In this article I would like to address a very common issue that recently a lot of people have been arguing over – is PPM signal analog or digital?

Whilst the argument is not clear cut, there are some compelling arguments from both sides.


It’s Digital:

1. Its Pulse Position Modulation, So its a standard logic pulse(3.3 or 5v), the data is just defined by the position of the pulse in reference to the clock cycle. Similar to PWM. Analog is where a signal varys in voltage, Digital only has two states, on and off, Generally 0v and 3.3 or 5v
2. Digital, 0 and 1 levels only! It is generated digitally… But, as a “protocol” can be decoded both, digital or analogic way… Omho

Although is time dependent, it uses a “fixed time frame” to code/decode, larger pulses are multiple from this timeframe, so the double time can be interpreted as two high pulses and so on…This is a kind of protocol… But the signal amplitude does not carry any info…is pure digital, also you need a digital decoder or a DAC to use the info transmitted, so its a digital thing…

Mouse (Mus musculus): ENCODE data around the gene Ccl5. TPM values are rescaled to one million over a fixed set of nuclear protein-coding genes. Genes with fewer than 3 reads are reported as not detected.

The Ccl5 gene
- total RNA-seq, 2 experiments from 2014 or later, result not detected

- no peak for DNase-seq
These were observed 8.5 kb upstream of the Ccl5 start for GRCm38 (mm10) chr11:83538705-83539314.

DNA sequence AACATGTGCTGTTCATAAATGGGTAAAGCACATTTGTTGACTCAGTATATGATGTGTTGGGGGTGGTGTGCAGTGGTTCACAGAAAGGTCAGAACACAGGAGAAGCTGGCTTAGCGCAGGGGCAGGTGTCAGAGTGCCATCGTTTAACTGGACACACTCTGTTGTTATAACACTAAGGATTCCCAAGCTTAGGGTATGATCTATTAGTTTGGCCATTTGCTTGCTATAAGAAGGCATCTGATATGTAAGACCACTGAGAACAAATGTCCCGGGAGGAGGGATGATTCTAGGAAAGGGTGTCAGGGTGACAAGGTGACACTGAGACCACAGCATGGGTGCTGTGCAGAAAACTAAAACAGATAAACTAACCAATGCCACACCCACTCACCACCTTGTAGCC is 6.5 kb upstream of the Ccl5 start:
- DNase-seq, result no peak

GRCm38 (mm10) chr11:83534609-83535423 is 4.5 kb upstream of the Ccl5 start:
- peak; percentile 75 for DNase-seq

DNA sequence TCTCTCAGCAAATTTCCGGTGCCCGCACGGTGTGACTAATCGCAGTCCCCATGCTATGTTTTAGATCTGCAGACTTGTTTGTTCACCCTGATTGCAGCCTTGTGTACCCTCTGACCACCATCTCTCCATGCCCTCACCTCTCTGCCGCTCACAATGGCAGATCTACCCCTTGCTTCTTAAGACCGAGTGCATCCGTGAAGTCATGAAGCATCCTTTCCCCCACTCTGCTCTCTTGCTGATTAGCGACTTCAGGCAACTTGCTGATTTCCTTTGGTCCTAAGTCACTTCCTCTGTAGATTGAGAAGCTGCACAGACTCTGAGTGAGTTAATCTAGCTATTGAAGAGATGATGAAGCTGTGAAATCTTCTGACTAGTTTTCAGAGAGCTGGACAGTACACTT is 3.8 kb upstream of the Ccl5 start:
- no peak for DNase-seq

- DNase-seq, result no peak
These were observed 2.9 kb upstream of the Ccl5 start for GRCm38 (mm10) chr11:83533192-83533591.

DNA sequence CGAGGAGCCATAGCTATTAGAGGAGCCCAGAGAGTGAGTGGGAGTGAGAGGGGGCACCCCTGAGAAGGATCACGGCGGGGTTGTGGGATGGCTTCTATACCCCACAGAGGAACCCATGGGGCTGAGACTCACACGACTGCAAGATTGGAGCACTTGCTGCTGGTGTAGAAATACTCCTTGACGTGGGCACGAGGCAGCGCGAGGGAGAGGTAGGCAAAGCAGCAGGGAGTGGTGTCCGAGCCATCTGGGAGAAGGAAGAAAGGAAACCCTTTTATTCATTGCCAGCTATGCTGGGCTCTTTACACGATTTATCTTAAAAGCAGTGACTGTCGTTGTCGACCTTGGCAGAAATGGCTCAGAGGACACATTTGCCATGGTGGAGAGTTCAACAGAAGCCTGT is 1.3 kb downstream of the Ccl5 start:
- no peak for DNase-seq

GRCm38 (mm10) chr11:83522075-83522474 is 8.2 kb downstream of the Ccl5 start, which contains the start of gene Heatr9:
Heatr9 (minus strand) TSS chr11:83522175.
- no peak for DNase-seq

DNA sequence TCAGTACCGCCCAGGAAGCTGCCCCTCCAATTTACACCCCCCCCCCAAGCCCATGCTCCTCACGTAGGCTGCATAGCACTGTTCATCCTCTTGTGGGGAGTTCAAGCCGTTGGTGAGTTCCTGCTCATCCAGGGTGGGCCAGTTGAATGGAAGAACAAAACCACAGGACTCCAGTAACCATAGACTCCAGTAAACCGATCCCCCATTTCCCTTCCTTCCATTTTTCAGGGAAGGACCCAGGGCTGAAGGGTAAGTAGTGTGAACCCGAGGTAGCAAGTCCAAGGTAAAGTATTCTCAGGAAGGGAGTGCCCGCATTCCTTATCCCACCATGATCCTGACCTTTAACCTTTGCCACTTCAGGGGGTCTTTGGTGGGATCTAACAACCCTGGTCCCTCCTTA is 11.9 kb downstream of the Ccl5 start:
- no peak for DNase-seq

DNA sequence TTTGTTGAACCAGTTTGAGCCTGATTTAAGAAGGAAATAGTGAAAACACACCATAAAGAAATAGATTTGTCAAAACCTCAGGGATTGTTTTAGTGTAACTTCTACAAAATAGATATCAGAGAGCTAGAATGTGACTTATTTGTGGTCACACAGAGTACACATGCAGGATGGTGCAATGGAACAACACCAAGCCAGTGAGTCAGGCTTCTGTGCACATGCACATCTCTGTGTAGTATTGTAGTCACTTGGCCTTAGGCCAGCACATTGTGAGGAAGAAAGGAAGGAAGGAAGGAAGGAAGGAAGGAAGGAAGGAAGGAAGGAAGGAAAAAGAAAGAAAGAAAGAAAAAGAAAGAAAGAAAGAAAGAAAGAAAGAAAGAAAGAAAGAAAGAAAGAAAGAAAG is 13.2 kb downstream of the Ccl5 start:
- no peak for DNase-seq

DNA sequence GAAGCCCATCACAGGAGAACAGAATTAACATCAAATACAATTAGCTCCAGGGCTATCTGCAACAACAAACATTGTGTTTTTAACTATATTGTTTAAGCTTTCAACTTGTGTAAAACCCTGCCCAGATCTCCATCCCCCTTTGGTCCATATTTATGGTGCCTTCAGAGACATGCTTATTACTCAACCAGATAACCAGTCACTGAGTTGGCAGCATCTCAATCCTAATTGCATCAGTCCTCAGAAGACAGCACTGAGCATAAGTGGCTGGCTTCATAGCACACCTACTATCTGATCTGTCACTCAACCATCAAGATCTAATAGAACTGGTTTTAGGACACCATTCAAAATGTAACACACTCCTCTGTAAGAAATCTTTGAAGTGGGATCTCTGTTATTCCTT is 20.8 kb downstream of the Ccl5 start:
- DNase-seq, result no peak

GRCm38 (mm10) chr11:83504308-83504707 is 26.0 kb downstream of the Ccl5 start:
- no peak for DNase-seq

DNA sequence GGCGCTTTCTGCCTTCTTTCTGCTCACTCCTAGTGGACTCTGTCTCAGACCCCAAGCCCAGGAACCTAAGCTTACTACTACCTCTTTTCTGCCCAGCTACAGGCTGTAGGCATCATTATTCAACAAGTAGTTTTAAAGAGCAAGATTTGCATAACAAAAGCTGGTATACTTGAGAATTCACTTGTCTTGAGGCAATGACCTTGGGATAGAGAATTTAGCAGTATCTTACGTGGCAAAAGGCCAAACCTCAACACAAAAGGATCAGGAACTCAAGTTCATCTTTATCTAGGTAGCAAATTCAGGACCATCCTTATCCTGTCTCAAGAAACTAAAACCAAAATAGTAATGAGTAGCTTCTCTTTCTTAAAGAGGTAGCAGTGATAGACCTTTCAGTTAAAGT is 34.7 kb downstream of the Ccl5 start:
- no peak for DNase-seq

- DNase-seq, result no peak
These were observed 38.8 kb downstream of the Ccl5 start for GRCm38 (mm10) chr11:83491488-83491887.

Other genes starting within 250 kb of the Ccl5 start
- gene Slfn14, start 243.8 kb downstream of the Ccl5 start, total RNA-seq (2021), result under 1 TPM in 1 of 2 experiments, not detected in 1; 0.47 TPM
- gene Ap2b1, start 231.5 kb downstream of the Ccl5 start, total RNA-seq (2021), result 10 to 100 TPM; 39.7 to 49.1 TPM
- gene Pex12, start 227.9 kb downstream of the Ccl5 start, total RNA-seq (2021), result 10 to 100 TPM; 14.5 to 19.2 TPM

Basically, circuits operating on a saturation and cut levels (two levels only) are Digital.
I thing the fact that we can use a simple passive circuit as DAC, makes the confusion…

3. PPM is digital. The signaling is either 0 or 1. (We all know this). I would state that the PROTOCOL is what makes it convey analog values. Ie. the protocol is time-based, where as SBUS uses fixed time base and serial protocol to convey analog values. Both are digital as they can only transmit ones and zeroes, but they have different protocols.

It’s Analog:

1. Digital is not ever-present, relies on a clock or timing signal and does not vary its strength.

2. Just because it uses high and low wave patterns doesn’t make it digital smile emoticon Digital would be if it read 1 and 0 and turned that back into something. It uses the width which is varying length so instead of a wave form going up and down the length of the on pulse gets longer and shorter. That is where the analog comes in.

What do you think? Please comment below – thanks!

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